AMA: Payers must adopt more consistent coverage policies for genetic tests, therapeutics

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New AMA policies encourage payers to assess the value of genetic/genomic tests and therapeutics in terms of their impact on "patients, families and society as a whole." (iStockPhoto)

The American Medical Association wants payers to cover genetic tests and precision medicine more consistently, arguing their current practices may hinder patient access to cutting-edge tests and therapeutics.

Currently, there is significant variation between public and private payers when it comes to their evidentiary requirements for covering genetic tests and services, according to a report reviewed by physicians gathered at the trade group’s interim meeting in Honolulu, Hawaii. Plus, different insurers might review the same evidence yet reach conflicting conclusions about medical necessity and coverage of these services, the report noted.

"As a result, access to this next generation of clinical testing services is often limited,” said AMA Board Member William E. Kobler, M.D.

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The AMA therefore voted to adopt new policies that encourage payers to adopt better, more transparent processes for coverage and payment determinations for genetic tests and precision medicine.

To accomplish that, payers should involve a variety of stakeholders—including genetic/genomic medicine experts and relevant national medical specialty societies—and provide opportunities for comment, review and meaningful reconsiderations of coverage decisions, the AMA said.

Payers should also describe the evidence that they’re considering when making coverage and payment decisions, and the methods they use to update that evidence.

For newer genetic tests that are entering the market, the AMA noted, it’s not always feasible to measure their clinical usefulness by traditional approaches like randomized controlled trials. When that is the case, payers must work with test developers and appropriate clinical experts to establish clear thresholds for acceptable evidence for coverage.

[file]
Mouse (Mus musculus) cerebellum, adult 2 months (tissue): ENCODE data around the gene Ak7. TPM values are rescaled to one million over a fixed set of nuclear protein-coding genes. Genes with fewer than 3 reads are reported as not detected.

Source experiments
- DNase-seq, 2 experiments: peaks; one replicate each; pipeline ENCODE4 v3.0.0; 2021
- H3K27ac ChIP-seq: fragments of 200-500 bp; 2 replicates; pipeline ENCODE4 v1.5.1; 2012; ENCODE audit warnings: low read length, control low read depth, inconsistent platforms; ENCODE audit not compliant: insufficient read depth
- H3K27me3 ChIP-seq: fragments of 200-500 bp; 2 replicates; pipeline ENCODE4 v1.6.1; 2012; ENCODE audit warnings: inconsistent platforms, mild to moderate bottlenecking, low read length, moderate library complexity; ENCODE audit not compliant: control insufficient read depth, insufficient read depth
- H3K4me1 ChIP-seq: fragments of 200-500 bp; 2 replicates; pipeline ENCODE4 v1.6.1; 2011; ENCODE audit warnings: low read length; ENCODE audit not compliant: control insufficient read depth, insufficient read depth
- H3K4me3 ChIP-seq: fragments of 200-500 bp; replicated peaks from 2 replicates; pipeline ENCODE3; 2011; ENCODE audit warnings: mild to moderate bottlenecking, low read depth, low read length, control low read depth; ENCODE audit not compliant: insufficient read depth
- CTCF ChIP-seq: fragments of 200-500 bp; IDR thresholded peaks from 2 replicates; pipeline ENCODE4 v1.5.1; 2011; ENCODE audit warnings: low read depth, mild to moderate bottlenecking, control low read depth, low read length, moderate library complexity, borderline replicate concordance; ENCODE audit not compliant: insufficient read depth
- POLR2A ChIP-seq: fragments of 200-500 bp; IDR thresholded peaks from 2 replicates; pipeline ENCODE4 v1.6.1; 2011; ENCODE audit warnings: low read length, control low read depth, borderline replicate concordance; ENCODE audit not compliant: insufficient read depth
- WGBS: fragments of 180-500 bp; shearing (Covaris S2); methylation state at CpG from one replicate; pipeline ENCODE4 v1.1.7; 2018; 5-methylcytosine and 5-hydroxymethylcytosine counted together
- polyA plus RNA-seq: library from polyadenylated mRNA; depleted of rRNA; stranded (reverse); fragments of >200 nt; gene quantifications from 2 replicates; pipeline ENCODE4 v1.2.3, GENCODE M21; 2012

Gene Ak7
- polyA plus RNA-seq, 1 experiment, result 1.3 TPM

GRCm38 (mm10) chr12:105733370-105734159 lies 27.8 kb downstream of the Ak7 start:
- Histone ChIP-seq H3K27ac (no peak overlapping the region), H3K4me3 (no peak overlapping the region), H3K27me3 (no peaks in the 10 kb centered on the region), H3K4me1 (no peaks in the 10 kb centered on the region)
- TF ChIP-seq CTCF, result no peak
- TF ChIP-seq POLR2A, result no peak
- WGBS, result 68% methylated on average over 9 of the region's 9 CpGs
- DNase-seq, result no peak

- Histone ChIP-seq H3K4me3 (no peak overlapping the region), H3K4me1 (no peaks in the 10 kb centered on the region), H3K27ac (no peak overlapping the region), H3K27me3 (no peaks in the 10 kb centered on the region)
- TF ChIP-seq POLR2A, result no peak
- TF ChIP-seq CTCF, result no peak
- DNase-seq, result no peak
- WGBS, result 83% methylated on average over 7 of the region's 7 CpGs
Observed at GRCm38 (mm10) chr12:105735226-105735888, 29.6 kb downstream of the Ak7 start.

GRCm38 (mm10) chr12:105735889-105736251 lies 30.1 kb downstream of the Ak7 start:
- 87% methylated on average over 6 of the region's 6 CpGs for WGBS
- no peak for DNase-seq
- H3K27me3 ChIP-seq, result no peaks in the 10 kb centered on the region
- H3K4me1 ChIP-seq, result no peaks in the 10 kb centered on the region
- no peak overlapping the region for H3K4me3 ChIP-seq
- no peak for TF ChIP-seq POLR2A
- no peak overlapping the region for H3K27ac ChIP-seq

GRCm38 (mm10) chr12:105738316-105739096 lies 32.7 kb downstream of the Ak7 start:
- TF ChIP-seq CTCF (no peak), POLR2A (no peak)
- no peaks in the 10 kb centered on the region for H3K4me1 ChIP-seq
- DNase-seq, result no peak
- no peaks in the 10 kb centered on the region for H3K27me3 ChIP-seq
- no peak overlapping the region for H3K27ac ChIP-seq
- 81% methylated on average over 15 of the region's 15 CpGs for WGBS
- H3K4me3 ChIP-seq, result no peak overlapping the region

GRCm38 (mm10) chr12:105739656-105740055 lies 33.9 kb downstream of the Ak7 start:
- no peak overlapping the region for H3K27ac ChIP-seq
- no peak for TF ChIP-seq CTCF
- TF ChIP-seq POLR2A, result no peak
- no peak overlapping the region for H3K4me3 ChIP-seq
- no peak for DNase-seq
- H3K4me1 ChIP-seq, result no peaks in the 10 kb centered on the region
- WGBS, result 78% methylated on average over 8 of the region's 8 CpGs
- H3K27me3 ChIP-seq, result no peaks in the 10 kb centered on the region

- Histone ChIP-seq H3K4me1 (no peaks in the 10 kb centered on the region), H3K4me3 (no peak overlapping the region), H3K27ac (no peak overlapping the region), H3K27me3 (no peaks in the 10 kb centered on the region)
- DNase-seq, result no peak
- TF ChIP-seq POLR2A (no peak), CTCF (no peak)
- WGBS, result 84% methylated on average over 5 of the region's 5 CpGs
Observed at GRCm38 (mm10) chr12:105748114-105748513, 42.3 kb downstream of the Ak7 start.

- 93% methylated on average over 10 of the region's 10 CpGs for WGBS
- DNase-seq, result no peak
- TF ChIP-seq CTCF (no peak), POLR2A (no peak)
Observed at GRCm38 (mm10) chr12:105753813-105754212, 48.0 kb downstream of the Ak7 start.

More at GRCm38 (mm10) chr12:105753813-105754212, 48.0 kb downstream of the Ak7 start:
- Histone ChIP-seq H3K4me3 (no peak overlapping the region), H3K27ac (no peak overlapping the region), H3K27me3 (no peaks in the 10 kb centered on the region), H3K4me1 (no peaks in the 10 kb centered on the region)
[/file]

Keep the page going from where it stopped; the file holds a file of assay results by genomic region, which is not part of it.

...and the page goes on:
Lastly, the new AMA policies encourage payers to assess the value of genetic/genomic tests and therapeutics in terms of their impact on “patients, families and society as a whole, including the impact on quality of life and survival.”

The AMA is not the only organization to take an interest in how payers are handling the rapid rise of genetic testing. A recent report from the consulting firm Arthur D. Little pointed out that as these tests become more readily accessible, payers will face more pressure to reimburse for pricey medications targeted at select population.

However, genetic tests that identify patients’ risk for serious conditions can help them avoid expensive treatments down the road, and the rise of precision medicine will likely allow payers to be more selective when authorizing treatment payouts, the report said.

For its part, America's Health Insurance Plans said in a statement that genetic testing may be covered by health insurers "when deemed medically necessary, with a patient displaying symptoms or at risk of inheriting a mutated gene," adding that "it’s important the genetic test is based on scientific evidence and that the results directly impact treatment decision making." 

However, the trade group also noted that more work is needed to understand how genetic tests can inform treatment and disease management, and how it can improve outcomes. 

"Moving forward, the industry needs to continue work together to on evidence-based solutions, moving more toward value-based care built upon testing and treatments that, today, are most effective, proven and efficient," AHIP concluded.